Hm, 15 minute time limit has elapsed...but pardon the moment of mild emo. ;) Writing a little too freely.

DonMagee
07-09-2007, 12:32 PM
Right -- I was thinking maybe some sort of nuisance maneuver like pushing the neck or jaw. But anyway, it was just an idea; I think it was probably not a good one.

It's sort of sad how happy it would make me to be able to pull off aikido waza somewhat reliably in free grappling. There are definitely times when I wish I'd never done aikido, because now I like the art too much to just drop it, as bizarre as that might sound. In the meantime, I guess the best thing to do is keep working at it.

Actually, my club does training pushing on the face, chin, etc. We also crossface with the forearm and do all sorts of 'evil' stuff like that in competitions where it is legal.

One of the first armbar setups I ever learned was from inside the guard. I would fake a collar choke then when he reached to defend I would turn my hips out swing my legs up and push his face as hard as I could without being accused of punching him. They would turn away from the push and allow me to armbar them without the defense that was always stopping me (they would drop their weight on top of me trapping me). Of course now I know at least two dozen better ways to setup an armbar.

I understand how you feel about using aikido in grappling. I try it every day. I am getting to a point where I can use some stuff against white belts with some reliability, but it is still harder to do then just judo and bjj. I break it down to the leading. In judo and bjj you do not need the person to be lead as much as you do in aikido. In most aikido classes your partner is allowing himself to be lead, thus allowing you to look great. But in sparing the person knows anything you are trying to do is probably not in his best interests. So he is going to put the breaks on most anything you can try.

The highest success I've had is with wrist locks. They are as easy to setup as armbars and chokes once you get some practice. It's fun watching the white belts be afraid to reach for you because of fear you will wrist lock them. However once you start playing with guys your level, those techniques are too low percentage to be something you should be using when higher percentage techniques are just as easy to setup and won't leave you so bad off when they fail. I refuse to teach any aikido I happen to get to my bjj friends. I tell them to go take aikido if they really want to learn it. Maybe someday if I open my own club I'll teach it to my students.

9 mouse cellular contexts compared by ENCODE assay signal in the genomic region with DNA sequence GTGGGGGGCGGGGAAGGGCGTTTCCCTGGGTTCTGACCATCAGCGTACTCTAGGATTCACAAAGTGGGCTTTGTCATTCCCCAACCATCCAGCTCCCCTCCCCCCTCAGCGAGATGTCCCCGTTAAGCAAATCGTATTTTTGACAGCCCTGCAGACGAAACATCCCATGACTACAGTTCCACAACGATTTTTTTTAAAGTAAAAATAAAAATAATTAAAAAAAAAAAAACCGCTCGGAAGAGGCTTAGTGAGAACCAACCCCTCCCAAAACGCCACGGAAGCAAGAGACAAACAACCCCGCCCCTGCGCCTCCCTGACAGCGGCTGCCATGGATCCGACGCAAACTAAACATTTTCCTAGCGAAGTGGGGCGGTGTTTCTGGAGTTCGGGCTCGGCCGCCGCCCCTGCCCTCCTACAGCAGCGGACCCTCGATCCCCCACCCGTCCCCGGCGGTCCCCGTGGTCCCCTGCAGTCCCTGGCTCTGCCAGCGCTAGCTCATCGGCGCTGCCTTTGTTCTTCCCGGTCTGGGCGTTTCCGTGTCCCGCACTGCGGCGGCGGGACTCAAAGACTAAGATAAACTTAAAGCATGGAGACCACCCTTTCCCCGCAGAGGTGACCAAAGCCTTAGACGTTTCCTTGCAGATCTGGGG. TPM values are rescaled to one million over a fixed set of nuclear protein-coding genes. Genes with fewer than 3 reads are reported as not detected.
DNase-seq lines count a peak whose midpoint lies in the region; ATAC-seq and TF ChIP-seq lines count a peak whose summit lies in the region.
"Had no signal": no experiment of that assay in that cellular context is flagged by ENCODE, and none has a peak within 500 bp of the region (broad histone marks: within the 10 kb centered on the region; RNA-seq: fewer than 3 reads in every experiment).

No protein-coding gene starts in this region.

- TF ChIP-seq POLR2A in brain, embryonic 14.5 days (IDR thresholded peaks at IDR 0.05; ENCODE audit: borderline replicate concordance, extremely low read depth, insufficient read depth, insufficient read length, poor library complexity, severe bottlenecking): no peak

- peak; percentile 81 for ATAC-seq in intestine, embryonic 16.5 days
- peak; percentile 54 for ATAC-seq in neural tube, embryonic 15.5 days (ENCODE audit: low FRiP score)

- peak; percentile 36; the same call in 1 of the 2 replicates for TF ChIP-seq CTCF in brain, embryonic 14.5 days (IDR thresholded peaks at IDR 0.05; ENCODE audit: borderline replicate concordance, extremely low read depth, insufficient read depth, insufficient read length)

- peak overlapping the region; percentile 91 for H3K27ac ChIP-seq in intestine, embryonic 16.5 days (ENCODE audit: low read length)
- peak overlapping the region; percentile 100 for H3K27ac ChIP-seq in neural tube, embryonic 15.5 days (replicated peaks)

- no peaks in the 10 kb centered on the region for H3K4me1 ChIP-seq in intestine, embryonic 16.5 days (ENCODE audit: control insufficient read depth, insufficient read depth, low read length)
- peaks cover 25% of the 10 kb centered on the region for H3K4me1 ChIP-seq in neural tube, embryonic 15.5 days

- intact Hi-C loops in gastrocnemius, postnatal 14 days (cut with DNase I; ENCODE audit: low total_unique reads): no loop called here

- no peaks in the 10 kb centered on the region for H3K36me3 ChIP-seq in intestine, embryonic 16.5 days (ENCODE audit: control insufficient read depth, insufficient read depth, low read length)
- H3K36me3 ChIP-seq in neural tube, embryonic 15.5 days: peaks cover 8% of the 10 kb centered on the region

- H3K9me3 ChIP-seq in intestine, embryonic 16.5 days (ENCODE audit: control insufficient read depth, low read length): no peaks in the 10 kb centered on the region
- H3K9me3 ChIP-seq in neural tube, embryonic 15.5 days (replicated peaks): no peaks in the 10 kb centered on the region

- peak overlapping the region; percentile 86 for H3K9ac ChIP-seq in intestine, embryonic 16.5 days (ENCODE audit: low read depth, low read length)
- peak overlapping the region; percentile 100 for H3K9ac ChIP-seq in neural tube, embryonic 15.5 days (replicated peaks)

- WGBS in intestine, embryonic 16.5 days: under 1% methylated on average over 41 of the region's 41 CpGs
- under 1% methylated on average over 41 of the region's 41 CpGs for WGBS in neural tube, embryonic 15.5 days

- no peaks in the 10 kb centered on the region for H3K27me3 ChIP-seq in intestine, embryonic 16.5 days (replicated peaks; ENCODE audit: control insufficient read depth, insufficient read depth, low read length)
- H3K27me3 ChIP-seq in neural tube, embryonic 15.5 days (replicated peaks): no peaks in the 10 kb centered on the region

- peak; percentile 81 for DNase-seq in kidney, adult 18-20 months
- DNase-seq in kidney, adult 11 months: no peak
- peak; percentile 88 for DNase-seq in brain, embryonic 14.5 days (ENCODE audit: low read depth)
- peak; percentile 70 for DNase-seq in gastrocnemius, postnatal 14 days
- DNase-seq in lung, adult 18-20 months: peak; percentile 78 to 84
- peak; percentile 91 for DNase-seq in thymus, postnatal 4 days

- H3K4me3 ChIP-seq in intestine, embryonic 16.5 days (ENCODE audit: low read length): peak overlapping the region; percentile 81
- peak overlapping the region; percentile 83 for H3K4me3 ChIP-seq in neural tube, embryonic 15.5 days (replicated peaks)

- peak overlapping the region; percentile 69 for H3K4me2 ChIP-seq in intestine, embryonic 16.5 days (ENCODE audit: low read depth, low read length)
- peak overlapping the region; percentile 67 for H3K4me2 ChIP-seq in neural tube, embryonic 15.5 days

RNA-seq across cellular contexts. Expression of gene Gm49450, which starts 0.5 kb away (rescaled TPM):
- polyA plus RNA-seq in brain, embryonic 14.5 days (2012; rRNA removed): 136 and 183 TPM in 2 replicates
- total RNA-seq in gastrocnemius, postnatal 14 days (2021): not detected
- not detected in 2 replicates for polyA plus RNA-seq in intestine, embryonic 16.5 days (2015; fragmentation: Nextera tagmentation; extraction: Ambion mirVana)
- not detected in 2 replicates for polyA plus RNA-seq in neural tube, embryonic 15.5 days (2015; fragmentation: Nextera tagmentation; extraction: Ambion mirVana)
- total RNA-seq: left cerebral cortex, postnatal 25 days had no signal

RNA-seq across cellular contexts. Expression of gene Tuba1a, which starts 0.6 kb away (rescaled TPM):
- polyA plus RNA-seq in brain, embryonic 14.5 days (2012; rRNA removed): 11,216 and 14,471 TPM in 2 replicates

Budd
07-09-2007, 12:59 PM
A sankkyo can be a good kimura setup when you're on your back and the other person's in your guard. Of course, the idea is to move from setup to setup until something sticks, but sometimes just working a couple new ones into your game opens up some other options.

Paul Sanderson-Cimino
07-09-2007, 01:08 PM
A sankkyo can be a good kimura setup when you're on your back and the other person's in your guard. Of course, the idea is to move from setup to setup until something sticks, but sometimes just working a couple new ones into your game opens up some other options.

Hmm, neat idea.

Demetrio Cereijo
07-10-2007, 06:44 AM
If you look at more open empty-hand fighting, like UFC, the techniques of BJJ are low percentage. Most of them have their roots in the same period of Japanese history.

Now, let's look at the most successful empty-hand techniques: wrestling takedowns, ground and pound, boxing/muay thai, chokes, blocking punches/kicks, and using the guard to minimize the effect of strikes.

All techniques are low percentage in these type of environments (resisting opponents of similar skill and size). How many punches, kicks, takedowns, subsmissions et c. are exchanged or tried withouth success?

graham
07-10-2007, 09:45 AM
'What technique would you apply to neutralize Brazilian Jujitsu attacker?'

Buy them a Beer and sit down somewhere for a civilsed chat.

jennifer paige smith
07-10-2007, 09:55 AM
'What technique would you apply to neutralize Brazilian Jujitsu attacker?'

Buy them a Beer and sit down somewhere for a civilsed chat.

If that doesn't work, apply more beer.

DonMagee
07-10-2007, 09:55 AM
'What technique would you apply to neutralize Brazilian Jujitsu attacker?'

Buy them a Beer and sit down somewhere for a civilsed chat.

But the bjj guy is sneaky, he would drink your beer, act all nice, then when you least expect it, jump on your back and choke you out!!! :D

Budd
07-10-2007, 10:00 AM
It's true, bjjers are almost as sneaky as ninjas with Pilates balls . . .

jennifer paige smith
07-10-2007, 10:02 AM
But the bjj guy is sneaky, he would drink your beer, act all nice, then when you least expect it, jump on your back and choke you out!!! :D

Si Senor, and perhaps our little aikidoka friend is equally sneaky and has drunken ambush prepared out in parking lot to get even for that one time the guy drank your beer and then choked you out. But your friends were waiting in the shadows....wait... too much information to stay legal. Er, um,...Have to go now. uh, yeah....Have a good time:p